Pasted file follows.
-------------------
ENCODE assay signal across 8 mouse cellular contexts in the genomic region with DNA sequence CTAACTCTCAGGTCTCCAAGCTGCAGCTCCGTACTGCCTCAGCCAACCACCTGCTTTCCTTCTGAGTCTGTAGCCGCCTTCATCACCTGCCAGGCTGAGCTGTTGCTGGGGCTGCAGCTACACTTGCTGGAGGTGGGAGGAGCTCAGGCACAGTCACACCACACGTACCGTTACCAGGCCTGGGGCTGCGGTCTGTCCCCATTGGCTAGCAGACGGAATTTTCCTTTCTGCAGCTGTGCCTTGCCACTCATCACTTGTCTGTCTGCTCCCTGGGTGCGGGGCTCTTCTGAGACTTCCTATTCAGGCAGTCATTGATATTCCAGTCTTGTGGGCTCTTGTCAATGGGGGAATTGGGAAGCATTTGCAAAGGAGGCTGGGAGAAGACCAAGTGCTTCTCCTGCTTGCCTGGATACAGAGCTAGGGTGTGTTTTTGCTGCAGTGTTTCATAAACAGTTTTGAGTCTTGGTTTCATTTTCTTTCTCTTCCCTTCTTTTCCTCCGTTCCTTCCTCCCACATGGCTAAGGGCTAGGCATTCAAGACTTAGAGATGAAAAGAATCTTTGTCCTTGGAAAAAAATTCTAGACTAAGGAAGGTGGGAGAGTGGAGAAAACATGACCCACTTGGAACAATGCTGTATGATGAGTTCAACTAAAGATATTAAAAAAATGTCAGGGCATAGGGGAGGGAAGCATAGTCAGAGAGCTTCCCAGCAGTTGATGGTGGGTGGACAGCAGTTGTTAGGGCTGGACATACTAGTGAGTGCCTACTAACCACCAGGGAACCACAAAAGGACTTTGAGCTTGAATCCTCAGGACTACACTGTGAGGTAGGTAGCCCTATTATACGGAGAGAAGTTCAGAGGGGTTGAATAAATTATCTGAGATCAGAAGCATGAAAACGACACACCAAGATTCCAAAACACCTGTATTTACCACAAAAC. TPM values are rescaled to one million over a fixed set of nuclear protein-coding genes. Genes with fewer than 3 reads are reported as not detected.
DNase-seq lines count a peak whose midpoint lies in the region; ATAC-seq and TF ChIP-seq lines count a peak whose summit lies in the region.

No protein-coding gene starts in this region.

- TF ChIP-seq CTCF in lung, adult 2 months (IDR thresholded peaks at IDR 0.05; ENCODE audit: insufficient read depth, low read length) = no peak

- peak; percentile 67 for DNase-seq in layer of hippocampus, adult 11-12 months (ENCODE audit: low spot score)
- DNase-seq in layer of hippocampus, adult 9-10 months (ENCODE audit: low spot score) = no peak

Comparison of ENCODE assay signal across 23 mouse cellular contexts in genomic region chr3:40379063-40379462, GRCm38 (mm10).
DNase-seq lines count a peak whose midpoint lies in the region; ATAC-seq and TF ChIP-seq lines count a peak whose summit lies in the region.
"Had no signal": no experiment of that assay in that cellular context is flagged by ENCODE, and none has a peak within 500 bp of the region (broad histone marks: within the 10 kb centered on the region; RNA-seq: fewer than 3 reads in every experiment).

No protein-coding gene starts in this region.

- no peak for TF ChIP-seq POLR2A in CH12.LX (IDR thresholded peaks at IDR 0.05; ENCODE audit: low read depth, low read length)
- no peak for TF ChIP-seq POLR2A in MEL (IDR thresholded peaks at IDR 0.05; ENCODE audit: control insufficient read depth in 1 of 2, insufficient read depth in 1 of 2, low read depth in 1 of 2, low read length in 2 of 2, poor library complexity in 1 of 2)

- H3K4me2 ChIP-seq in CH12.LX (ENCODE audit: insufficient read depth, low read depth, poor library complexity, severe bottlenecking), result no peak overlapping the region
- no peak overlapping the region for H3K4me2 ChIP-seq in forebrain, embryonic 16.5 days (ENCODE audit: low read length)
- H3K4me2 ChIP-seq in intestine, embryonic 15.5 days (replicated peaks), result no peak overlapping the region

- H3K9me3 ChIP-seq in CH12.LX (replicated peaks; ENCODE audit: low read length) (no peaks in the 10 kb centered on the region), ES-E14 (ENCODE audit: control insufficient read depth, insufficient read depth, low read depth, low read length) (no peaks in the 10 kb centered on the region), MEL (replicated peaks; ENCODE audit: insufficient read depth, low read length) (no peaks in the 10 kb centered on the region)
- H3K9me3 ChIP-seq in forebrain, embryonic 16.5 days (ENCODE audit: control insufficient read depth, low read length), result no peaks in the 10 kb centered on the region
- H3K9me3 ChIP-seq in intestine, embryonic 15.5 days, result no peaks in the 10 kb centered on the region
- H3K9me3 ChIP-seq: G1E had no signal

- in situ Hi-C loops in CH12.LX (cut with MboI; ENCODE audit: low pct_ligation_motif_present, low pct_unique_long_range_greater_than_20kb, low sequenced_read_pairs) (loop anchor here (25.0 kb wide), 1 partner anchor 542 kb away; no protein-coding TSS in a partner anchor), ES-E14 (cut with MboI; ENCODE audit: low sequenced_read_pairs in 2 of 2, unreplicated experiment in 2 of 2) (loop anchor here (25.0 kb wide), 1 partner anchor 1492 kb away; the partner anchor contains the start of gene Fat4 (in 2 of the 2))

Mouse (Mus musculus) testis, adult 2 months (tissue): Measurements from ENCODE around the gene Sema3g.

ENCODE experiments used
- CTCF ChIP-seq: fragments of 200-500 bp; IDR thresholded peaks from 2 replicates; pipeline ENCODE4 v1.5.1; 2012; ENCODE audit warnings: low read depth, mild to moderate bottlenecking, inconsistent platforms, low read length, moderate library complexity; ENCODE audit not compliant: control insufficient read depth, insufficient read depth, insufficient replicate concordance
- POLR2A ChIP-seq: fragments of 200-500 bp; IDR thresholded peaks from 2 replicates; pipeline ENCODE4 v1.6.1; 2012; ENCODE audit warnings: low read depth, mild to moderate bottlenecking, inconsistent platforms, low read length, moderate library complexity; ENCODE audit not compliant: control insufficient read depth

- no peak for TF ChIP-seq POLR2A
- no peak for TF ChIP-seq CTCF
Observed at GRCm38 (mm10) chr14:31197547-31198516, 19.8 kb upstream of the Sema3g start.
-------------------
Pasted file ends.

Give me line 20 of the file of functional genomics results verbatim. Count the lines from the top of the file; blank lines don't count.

- in situ Hi-C loops in CH12.LX (cut with MboI; ENCODE audit: low pct_ligation_motif_present, low pct_unique_long_range_greater_than_20kb, low sequenced_read_pairs) (loop anchor here (25.0 kb wide), 1 partner anchor 542 kb away; no protein-coding TSS in a partner anchor), ES-E14 (cut with MboI; ENCODE audit: low sequenced_read_pairs in 2 of 2, unreplicated experiment in 2 of 2) (loop anchor here (25.0 kb wide), 1 partner anchor 1492 kb away; the partner anchor contains the start of gene Fat4 (in 2 of the 2))